Prequels are fickle things. While it seems, we are at the tail end of Hollywood’s sequel-itis, the studios are still trying to find ways to use their tried-and-true intellectual property to get the audience back. Prequels are an interesting way to do this, but often executed with middling results. The pattern that blockbuster prequels follow seems to be either de-aging or recasting the characters the audience has familiarity with and then find ways to show their origin while still finding ways to tie in easter eggs to the original story. The Hunger Games: The Ballad of Songbirds & Snakes is the latest franchise to do just this, but with much better source material than most.


The Ballad of Songbirds and Snakes is based on the novel of the same name and tells the story of Coriolanus Snow (Tom Blyth), a young man who will one day become the ruthless dictator of Panem, and his involvement in the 10th Hunger Games as a mentor.

The film begins with Coriolanus living a lower-class life with his sister (Hunter Schafer) and grandmother (Fionnula Flanagan) preparing for the reaping ceremony, where 24 tributes from the 12 districts will be selected to fight to the death in the arena. Coriolanus is a student at the Academy, a prestigious school in the Capitol, and he hopes to win a scholarship to the University by impressing the Gamemakers with his mentoring skills.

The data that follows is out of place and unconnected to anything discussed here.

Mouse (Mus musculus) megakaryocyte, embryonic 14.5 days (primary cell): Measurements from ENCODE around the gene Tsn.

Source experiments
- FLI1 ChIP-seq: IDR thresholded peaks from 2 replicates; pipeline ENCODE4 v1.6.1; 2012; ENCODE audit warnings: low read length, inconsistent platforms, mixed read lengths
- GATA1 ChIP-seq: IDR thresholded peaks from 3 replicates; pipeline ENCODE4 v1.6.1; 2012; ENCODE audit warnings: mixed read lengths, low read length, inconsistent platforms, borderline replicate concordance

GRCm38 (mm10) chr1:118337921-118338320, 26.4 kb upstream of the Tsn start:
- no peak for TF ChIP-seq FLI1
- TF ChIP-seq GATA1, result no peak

However, he is disappointed when he is assigned to mentor the female tribute from District 12, the poorest and most backward district in Panem. His tribute, Lucy Gray Baird (Rachel Zegler), is a singer and a member of a traveling group called the Covey. She surprises Coriolanus with her charisma and talent, and he begins to develop feelings for her. He also faces challenges from his rival mentors, his family’s poverty, the twisted experiments of Dr. Gaul (Viola Davis), the head Gamemaker, and the Academy Dean Casca Highbottom (Peter Dinklage).


The performances in this movie range from “meh” to absolutely brilliant. Tom Blyth as Snow wasn’t the right choice, with his line readings often sounding like surfer dude. British actors and actresses sometimes sound like they are Valley boys and girls when they do an American accent, and it was a bit distracting. There were scenes that he did well, but those scenes were compelling regardless of his performance.

Rachel Zegler, on the other hand, is an absolute revelation. Whatever they paid her, they need to pay her more. She exudes charisma and steals every scene she’s in. And while she sang well in West Side Story, that film did not showcase her pipes like this one did. It’s easy to make the comparison to her predecessor (or successor?), Jennifer Lawrence, and while they are very different, they both compel you to watch them.

Peter Dinklage and Viola Davis are also in a different league than most the cast here. They are as incredible as we expect them to be, particularly Davis’s turn as Dr. Gaul. She is a chameleon of an actor on the level of Meryl Streep.